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Alcoholic drinks traders seek relief from excise tax

Business
 Couple shopping for wine in a supermarket. [iStockphoto]

Alcoholic beverages businesses could be the most affected by the Finance Bill 2024 if implemented owing to the compounding effect of previous tax adjustments done in 2022.

The Finance Bill 2024 has already been met with negative reviews from players in the sector who claim its implementation will likely drive alcohol manufacturers out of the country.

Implementing the Bill as is will be the third time the Government is adjusting excise taxes in three years.

In the latest Finance Bill, the Alcoholic Beverages Association of Kenya (ABAK) is protesting against the proposal to amend the Excise Duty Act by repealing Section 14 which now requires excise duty payable on raw materials to be offset against the excise duty payable on the finished goods.

“The net effect of this is that local manufacturers will be subjected to double taxation of the products at the input stage and at the finished goods stage, whereas imported products will only be charged excise tax on the finished goods,” said ABAK chair Eric Githua.

The removal of the relief will increase the cost of locally produced spirits, making them less competitive and potentially stifling local manufacturing initiatives.

“It will turn Kenya into a net importer of excisable products, becoming non-competitive within the East African Community, where significant manufacturers exist thus encouraging cross-border illicit trade as products will be cheaper in the neighbouring regions,” Githua added.

The association said the combined impact of the deletion of Section 14 and a 70 per cent increase in spirits tax as proposed in the Finance Bill 2024 will lead to a collapse of the local spirits production due to a 252 per cent increase in the cost of production and a 166 per cent increase in the recommended retail price.

“This will in turn negatively impact the local sourcing of ethanol, glass and negatively affect employment within the local production spirits value chain,” said Githua.

Preceding the Finance Bill 2024, the sector has been the low-hanging fruit for the taxman with several increments that the players said gave neither them nor the consumers time to adjust.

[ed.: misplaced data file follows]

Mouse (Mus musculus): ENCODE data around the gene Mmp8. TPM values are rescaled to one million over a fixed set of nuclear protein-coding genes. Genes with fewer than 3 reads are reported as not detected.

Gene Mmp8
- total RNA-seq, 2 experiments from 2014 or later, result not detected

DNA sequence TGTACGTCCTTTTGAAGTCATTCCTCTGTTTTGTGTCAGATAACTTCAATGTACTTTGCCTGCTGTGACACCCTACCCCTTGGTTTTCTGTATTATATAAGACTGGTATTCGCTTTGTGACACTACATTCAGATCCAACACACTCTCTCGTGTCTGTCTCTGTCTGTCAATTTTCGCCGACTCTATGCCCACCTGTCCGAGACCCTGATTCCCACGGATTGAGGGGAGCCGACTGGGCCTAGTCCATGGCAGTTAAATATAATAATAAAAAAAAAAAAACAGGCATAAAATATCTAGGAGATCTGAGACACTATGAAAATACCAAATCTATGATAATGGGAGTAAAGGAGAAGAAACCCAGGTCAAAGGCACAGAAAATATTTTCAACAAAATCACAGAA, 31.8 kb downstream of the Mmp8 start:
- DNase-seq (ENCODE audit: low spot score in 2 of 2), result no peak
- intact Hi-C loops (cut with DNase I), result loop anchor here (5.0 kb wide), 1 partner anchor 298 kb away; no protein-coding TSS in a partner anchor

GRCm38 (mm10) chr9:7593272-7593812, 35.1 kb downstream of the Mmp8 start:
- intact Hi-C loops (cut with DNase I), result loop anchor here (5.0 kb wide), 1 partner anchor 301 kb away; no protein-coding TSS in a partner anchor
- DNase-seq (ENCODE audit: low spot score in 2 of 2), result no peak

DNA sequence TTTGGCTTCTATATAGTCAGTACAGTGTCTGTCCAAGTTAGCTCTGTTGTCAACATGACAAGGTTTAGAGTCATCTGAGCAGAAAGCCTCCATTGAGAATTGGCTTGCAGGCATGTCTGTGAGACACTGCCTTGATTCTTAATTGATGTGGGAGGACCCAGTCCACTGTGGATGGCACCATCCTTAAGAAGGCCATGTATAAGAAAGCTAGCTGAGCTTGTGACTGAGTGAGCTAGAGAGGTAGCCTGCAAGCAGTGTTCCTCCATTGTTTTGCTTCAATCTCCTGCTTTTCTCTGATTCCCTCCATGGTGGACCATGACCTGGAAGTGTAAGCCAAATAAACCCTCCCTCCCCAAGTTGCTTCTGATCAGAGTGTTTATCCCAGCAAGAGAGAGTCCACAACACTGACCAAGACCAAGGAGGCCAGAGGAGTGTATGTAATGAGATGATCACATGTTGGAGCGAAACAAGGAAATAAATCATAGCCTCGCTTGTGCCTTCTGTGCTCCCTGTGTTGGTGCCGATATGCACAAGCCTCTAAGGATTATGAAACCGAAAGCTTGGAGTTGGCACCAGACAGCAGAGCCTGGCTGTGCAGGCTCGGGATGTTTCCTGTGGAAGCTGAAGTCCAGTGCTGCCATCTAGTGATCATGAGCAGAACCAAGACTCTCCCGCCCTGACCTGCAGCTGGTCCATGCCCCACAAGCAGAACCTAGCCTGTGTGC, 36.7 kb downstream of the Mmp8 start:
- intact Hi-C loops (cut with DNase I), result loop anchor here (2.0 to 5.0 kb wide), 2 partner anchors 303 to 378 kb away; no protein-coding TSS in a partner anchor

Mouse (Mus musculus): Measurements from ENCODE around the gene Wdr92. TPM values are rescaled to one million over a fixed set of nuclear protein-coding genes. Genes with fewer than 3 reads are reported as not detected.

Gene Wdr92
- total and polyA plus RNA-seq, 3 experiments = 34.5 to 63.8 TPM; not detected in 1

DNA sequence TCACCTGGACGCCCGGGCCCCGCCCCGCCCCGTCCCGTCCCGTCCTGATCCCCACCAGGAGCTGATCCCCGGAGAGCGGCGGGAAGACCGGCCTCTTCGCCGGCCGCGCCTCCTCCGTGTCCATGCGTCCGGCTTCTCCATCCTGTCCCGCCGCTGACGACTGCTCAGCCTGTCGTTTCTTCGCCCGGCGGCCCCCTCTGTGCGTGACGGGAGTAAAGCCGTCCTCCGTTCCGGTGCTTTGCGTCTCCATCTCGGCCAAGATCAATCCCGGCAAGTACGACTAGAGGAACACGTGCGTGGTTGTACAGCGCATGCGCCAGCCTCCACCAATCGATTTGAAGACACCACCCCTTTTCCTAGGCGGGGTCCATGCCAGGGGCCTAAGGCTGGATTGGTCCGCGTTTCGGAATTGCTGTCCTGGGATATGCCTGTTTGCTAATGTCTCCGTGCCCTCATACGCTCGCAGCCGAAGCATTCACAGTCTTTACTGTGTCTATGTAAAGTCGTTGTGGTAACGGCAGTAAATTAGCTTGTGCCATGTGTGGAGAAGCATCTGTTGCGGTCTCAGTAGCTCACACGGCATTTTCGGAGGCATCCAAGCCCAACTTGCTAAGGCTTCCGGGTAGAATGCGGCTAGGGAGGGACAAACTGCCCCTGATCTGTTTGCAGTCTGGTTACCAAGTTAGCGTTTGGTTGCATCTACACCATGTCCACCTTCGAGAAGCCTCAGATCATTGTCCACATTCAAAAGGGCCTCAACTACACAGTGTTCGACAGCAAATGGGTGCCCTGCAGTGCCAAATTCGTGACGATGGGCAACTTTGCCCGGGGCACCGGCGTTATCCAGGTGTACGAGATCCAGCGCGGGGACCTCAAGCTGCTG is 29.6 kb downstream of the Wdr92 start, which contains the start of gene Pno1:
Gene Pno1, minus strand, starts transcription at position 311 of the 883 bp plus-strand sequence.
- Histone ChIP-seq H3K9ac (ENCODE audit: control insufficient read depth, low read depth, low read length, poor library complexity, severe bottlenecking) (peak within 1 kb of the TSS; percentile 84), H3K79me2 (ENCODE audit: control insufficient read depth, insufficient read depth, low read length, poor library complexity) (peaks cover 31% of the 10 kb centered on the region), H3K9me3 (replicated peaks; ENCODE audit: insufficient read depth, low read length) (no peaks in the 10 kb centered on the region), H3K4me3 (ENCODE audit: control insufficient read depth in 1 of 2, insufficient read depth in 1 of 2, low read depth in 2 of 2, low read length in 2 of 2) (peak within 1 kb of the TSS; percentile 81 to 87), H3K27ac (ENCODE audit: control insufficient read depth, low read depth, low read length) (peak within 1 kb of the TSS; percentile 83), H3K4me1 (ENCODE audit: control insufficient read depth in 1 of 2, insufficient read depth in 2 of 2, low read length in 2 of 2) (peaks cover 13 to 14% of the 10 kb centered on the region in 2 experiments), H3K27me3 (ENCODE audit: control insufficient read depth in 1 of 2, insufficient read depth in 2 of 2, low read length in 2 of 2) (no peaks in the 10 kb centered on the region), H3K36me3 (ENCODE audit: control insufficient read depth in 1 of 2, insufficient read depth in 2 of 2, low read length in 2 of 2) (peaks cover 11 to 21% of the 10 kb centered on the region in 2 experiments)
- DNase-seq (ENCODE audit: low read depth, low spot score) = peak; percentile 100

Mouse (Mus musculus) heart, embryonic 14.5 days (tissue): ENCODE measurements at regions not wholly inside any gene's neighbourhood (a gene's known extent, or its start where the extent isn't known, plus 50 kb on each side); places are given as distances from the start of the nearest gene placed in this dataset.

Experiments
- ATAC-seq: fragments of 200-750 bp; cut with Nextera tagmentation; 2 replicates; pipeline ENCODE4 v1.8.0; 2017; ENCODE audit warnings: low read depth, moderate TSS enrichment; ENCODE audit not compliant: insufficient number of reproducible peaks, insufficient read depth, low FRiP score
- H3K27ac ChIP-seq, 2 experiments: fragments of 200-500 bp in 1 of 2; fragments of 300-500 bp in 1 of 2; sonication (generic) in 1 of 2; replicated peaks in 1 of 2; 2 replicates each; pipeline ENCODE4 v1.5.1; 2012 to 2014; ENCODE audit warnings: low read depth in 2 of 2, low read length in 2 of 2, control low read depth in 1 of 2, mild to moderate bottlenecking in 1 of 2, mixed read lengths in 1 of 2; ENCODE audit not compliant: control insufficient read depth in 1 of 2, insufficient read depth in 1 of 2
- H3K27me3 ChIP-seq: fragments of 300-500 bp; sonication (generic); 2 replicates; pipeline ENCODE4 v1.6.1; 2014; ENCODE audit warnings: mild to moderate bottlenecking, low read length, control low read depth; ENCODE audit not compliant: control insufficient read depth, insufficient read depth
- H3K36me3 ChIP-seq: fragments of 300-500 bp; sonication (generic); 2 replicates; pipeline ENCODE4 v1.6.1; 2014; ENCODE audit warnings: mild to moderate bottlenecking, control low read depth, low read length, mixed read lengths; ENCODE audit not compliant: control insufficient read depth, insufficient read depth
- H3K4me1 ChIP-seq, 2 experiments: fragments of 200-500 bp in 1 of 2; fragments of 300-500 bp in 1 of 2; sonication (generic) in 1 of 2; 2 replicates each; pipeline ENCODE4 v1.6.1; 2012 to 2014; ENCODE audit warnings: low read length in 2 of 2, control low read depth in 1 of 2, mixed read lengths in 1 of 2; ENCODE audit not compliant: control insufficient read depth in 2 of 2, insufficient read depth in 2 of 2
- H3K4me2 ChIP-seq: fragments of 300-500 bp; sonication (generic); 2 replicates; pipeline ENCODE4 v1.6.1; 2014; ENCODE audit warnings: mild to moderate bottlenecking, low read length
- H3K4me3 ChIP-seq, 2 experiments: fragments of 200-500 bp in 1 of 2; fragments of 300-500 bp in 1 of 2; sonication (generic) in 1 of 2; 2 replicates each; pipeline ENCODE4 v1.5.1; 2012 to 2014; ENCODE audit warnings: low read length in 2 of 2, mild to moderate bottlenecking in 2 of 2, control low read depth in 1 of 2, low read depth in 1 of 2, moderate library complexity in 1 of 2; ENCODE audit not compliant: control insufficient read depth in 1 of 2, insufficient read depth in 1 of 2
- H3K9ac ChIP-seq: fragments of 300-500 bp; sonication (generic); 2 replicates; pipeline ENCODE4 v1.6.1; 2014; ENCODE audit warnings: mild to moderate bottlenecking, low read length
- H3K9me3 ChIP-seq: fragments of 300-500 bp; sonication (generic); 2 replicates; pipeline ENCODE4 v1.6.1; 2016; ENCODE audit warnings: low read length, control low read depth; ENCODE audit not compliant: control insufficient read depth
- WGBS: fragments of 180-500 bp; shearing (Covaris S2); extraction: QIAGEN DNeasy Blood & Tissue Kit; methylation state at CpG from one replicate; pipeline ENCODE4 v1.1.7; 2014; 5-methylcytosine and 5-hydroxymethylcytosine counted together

For example, Excise Duty in 2022 increased twice via the then Finance Act that came into effect in July and inflationary adjustment by Kenya Revenue Authority later in October.

“In July 2022, Excise tax for beer and spirits increased by 10 per cent and 20 per cent respectively, following the 2022/23 budget. In October 2022, there was a further 6.3 per cent tax increase from the inflationary adjustment,” explained Eric Kiniti, Abak Secretary.

“As a result, Excise Duty on beer increased from Sh27 billion in 2022 to Sh32 billion in 2023. On the other hand, Excise Duty on spirits reduced from Sh19 billion in 2022 to Sh18.9 billion in 2023, as per the Economic Survey,” he said.  “Spirits revenue is not growing and increasing tax on spirits will effectively drive the sector down further, at the expense of local manufacturers and a long value chain,” he added.

These unfavourable taxes in 2022 affected East African Breweries Ltd, the largest regional alcoholic beverage manufacturer, revenue as it reported a drop of almost 20 per cent in net sales for the half year ended December 2022.

During the period, net sales in Uganda grew by 19 per cent while in Tanzania by 11 per cent.

He also raised concerns over the proposal to amend the timeline from 24 hours to five working days for remission of Excise Duty.

Githua said in a statement that five days is still not enough as it imposes a significant operational cash flow strain on their businesses and denies them the opportunity to invest in growth.

“Our proposal is that we go back to the provision that required licensed manufacturers to remit Excise Duty not later than the 20th day of the succeeding month,” he said.

Another area of concern, he said, is the proposed revision of Clause 42 (K) on Excise Tax on Spirits which stipulates that all spirits of alcoholic strength exceeding six per cent will now attract a new Excise Duty rate of Sh16 per Centilitre of pure alcohol.

This, he alluded, represents an 80 per cent price increase in the cost of spirituous beverages such that the cost of the cheapest spirit will move from Sh270 as recommended price to Sh770.

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